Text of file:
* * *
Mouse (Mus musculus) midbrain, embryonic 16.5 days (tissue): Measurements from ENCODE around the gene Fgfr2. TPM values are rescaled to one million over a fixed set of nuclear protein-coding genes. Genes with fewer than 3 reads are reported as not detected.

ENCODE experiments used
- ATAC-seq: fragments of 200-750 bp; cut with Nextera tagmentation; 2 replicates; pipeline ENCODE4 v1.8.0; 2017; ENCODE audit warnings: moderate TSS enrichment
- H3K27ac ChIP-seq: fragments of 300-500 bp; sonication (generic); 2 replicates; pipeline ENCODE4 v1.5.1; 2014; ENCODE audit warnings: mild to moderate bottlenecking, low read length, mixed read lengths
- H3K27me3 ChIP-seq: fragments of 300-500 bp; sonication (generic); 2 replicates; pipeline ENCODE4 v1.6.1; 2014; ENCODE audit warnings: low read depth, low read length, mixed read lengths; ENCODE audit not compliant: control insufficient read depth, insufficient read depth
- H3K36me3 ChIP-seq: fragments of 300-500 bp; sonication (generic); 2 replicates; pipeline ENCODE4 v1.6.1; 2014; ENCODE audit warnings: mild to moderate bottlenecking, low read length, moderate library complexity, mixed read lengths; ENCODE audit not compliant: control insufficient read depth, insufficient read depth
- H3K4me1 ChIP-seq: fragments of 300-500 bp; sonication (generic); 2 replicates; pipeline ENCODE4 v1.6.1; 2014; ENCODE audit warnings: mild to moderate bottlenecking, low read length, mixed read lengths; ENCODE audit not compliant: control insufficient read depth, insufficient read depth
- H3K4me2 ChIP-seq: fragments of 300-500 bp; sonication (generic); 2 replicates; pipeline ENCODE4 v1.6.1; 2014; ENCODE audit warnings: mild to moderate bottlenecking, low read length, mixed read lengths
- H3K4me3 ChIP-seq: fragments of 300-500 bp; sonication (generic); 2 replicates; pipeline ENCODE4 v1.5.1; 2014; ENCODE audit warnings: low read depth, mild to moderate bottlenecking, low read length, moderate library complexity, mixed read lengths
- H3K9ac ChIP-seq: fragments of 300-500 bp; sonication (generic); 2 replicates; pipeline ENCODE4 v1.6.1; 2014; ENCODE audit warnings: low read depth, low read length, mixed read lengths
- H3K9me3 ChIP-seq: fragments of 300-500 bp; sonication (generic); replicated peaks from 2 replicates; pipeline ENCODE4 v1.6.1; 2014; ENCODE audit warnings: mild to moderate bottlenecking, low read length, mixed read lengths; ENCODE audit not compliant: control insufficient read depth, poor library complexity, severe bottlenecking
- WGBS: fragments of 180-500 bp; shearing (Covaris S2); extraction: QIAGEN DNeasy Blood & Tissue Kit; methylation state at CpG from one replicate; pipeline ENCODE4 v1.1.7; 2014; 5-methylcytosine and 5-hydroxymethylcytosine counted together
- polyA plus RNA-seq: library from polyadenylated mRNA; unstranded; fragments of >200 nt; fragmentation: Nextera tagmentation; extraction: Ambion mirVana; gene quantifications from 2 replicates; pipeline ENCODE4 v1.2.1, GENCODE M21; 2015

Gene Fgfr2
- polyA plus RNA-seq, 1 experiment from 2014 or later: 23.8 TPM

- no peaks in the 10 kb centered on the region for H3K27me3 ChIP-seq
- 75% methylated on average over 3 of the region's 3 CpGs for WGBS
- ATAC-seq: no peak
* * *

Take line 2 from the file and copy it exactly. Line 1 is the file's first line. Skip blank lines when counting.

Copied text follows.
ENCODE experiments used